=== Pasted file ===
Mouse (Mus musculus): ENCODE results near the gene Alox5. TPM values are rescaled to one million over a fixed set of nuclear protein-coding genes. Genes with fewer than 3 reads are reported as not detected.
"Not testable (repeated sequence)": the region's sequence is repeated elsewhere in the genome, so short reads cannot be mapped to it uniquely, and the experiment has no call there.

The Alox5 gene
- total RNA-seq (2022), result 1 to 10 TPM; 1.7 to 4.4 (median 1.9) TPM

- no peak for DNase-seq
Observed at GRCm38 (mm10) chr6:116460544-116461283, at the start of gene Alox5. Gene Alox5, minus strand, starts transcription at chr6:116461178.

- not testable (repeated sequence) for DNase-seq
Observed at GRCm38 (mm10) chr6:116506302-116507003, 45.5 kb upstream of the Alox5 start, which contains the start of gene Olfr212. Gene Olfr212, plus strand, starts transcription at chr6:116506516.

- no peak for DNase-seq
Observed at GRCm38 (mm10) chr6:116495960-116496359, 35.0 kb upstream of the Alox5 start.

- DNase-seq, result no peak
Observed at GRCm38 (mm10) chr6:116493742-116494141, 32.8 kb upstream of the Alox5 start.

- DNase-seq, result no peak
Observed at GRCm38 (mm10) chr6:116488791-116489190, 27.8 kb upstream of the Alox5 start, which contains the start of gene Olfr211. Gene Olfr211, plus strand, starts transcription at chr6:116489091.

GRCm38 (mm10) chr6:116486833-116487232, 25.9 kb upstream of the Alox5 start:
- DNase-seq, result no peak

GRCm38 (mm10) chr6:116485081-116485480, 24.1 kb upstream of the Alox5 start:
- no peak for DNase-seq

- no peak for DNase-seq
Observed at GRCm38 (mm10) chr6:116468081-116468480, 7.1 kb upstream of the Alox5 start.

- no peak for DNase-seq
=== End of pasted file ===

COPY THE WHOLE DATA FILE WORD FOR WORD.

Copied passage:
Mouse (Mus musculus): ENCODE results near the gene Alox5. TPM values are rescaled to one million over a fixed set of nuclear protein-coding genes. Genes with fewer than 3 reads are reported as not detected.
"Not testable (repeated sequence)": the region's sequence is repeated elsewhere in the genome, so short reads cannot be mapped to it uniquely, and the experiment has no call there.

The Alox5 gene
- total RNA-seq (2022), result 1 to 10 TPM; 1.7 to 4.4 (median 1.9) TPM

- no peak for DNase-seq
Observed at GRCm38 (mm10) chr6:116460544-116461283, at the start of gene Alox5. Gene Alox5, minus strand, starts transcription at chr6:116461178.

- not testable (repeated sequence) for DNase-seq
Observed at GRCm38 (mm10) chr6:116506302-116507003, 45.5 kb upstream of the Alox5 start, which contains the start of gene Olfr212. Gene Olfr212, plus strand, starts transcription at chr6:116506516.

- no peak for DNase-seq
Observed at GRCm38 (mm10) chr6:116495960-116496359, 35.0 kb upstream of the Alox5 start.

- DNase-seq, result no peak
Observed at GRCm38 (mm10) chr6:116493742-116494141, 32.8 kb upstream of the Alox5 start.

- DNase-seq, result no peak
Observed at GRCm38 (mm10) chr6:116488791-116489190, 27.8 kb upstream of the Alox5 start, which contains the start of gene Olfr211. Gene Olfr211, plus strand, starts transcription at chr6:116489091.

GRCm38 (mm10) chr6:116486833-116487232, 25.9 kb upstream of the Alox5 start:
- DNase-seq, result no peak

GRCm38 (mm10) chr6:116485081-116485480, 24.1 kb upstream of the Alox5 start:
- no peak for DNase-seq

- no peak for DNase-seq
Observed at GRCm38 (mm10) chr6:116468081-116468480, 7.1 kb upstream of the Alox5 start.

- no peak for DNase-seq